Sinclair Davidson’s article in the Australian today got me thinking about the basic economics underpinning the carbon tax. My initial thoughts suggest that it makes sense to link a carbon tax to a budget deficit. I am sure others have made this point, but my run through is below.
- For the carbon tax to make sense we have to assume that the climate scientists are correct and there is a negative externality associated with consuming products that involve carbon emissions. So from an economic perspective these goods and services are ‘mispriced’. Their relative price is too low compared to other products and this leads to over consumption of carbon-emission-producing (cep) goods and services. A tax on these goods and services will raise their relative price and change consumption patterns.
- If the revenue from this carbon tax is returned to the people who pay the tax as lump sum compensation (i.e. compensation that does not alter with the actual consumption of cep goods and services by the individuals) then the relative price effect still changes consumption patterns but the compensation means that individuals need not be worse off. Indeed, in the basic ‘Robinson Crusoe’ model of the economy, the tax improves economic welfare so individuals are better off. The price distortion is corrected by the marginal tax and individuals are compensated by the lump sum tax.
- Of course we do not live in a Robinson Crusoe economy and individuals differ. Indeed they differ in two key ways. First they differ by income and consumption patterns today. Second they differ by when they live.
- I will skate past the first of these. Any carbon tax and lump sum compensations today will lead to redistribution. This seems to upset Sinclair but is unavoidable. It worries me less. Governments are continually setting policies that redistribute welfare. If this policy is both correcting a negative externality and redistributing generally to those who are poorer, in my opinion, it is more likely to create benefits overall than detriments.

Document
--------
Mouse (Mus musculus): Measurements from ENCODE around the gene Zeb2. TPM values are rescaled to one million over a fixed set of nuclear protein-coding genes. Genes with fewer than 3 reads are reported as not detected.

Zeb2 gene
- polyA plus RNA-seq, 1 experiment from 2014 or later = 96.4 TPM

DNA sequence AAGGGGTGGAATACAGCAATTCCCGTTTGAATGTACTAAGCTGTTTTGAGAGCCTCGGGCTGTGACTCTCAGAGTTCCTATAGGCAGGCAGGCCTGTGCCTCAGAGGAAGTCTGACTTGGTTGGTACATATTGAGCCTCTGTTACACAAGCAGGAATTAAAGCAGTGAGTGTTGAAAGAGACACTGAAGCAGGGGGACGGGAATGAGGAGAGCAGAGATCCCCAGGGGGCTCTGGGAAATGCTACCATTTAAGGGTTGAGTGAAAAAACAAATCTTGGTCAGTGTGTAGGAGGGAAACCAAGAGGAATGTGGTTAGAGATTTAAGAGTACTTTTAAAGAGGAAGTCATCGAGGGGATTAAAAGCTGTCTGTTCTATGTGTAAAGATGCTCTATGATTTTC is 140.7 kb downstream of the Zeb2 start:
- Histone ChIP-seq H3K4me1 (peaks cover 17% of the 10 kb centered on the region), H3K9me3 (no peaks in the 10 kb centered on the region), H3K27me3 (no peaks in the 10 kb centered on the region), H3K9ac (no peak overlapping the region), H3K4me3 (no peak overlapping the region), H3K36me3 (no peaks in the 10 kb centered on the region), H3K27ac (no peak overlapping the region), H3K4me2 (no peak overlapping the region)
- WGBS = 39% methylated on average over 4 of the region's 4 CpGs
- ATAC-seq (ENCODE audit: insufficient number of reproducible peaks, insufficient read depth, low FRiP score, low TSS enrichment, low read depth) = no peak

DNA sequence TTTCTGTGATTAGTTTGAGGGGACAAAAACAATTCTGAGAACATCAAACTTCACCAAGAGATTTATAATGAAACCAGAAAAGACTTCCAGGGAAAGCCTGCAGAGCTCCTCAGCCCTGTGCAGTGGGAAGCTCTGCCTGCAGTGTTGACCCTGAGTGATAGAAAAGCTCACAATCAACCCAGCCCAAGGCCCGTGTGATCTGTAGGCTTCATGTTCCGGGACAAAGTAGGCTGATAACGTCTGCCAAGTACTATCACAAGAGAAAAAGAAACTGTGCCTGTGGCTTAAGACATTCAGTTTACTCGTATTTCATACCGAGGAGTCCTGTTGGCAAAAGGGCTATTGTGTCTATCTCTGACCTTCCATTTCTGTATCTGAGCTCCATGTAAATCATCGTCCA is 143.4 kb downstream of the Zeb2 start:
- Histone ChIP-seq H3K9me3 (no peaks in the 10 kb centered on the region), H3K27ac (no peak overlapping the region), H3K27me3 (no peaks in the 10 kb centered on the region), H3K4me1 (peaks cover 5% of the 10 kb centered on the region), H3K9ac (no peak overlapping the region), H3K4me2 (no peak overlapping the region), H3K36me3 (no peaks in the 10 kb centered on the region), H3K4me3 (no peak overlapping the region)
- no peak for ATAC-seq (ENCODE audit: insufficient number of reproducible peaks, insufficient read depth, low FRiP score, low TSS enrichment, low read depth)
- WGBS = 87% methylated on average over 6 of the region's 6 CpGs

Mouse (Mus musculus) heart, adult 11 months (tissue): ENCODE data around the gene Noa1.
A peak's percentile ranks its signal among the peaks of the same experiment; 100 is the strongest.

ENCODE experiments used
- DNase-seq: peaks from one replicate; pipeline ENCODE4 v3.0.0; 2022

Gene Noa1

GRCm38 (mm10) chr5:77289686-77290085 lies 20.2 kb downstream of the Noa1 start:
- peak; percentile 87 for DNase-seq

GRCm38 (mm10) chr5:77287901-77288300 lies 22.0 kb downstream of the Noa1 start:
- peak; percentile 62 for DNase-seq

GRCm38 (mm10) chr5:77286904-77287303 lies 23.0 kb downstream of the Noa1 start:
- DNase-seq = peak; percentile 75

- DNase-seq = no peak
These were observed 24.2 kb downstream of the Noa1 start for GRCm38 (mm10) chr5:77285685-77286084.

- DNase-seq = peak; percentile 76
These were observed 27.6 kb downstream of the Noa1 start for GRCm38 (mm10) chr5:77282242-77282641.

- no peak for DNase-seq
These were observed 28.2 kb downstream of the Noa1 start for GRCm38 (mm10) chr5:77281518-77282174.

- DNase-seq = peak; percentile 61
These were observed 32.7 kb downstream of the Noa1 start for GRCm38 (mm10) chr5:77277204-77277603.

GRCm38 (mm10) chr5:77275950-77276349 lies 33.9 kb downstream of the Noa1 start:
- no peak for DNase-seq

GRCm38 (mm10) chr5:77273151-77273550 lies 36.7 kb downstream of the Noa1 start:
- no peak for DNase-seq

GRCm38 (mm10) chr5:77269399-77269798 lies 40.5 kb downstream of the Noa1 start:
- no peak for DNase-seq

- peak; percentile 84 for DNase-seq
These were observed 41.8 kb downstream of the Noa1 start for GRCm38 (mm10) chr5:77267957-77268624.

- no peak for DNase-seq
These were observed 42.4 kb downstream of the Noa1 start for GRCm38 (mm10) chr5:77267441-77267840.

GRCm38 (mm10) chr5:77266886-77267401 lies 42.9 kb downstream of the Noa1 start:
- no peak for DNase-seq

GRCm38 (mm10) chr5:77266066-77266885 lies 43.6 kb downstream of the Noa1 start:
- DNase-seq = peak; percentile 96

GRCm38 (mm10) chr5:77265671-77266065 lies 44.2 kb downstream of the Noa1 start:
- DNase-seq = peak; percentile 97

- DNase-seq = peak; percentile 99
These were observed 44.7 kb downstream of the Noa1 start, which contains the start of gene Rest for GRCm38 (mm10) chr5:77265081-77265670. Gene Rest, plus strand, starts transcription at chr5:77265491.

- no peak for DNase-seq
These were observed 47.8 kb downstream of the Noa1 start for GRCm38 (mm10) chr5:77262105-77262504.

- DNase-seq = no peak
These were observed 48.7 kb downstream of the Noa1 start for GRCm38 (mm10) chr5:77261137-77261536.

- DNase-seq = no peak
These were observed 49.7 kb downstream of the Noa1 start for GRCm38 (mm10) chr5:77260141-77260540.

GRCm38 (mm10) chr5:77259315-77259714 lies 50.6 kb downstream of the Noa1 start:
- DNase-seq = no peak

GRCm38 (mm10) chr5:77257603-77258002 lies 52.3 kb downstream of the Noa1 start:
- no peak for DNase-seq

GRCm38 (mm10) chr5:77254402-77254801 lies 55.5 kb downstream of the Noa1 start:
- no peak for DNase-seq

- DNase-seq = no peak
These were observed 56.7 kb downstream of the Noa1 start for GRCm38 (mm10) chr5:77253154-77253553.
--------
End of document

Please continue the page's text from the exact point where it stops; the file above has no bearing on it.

- It is the second that is key. Who benefits from the reduction in carbon emissions? Or to put it another way, who suffers the detriment from the negative externality? The answer is clear. Future generations (possibly including today’s young depending on how quickly the negative externality creates harm). So a tax that corrects the future harm today but is budget neutral will make today’s generation worse off but future generations better off. Note that this has nothing to do with ‘reduced growth’ or other macro factors – it is simply based on the distribution of the gains and costs. Of course, overall there is a welfare gain, but this is all achieved by future generations plus a transfer associated with a loss of economic welfare today.
- The conclusion is clear. A carbon tax that corrects prices today to avoid a future welfare loss, where we do not want today’s generation to be worse off, should not be budget neutral. It should involve a deficit that will be paid for by tax increases on those future generations that get the benefits.
So from Sinclair’s article I conclude that what we need is a carbon tax with over compensation today, a government deficit from the tax that is funded by government debt and an expectation that our childrens’ children will be paying off the debt through higher taxes.
Somehow I dont think Sinclair is going to like this conclusion!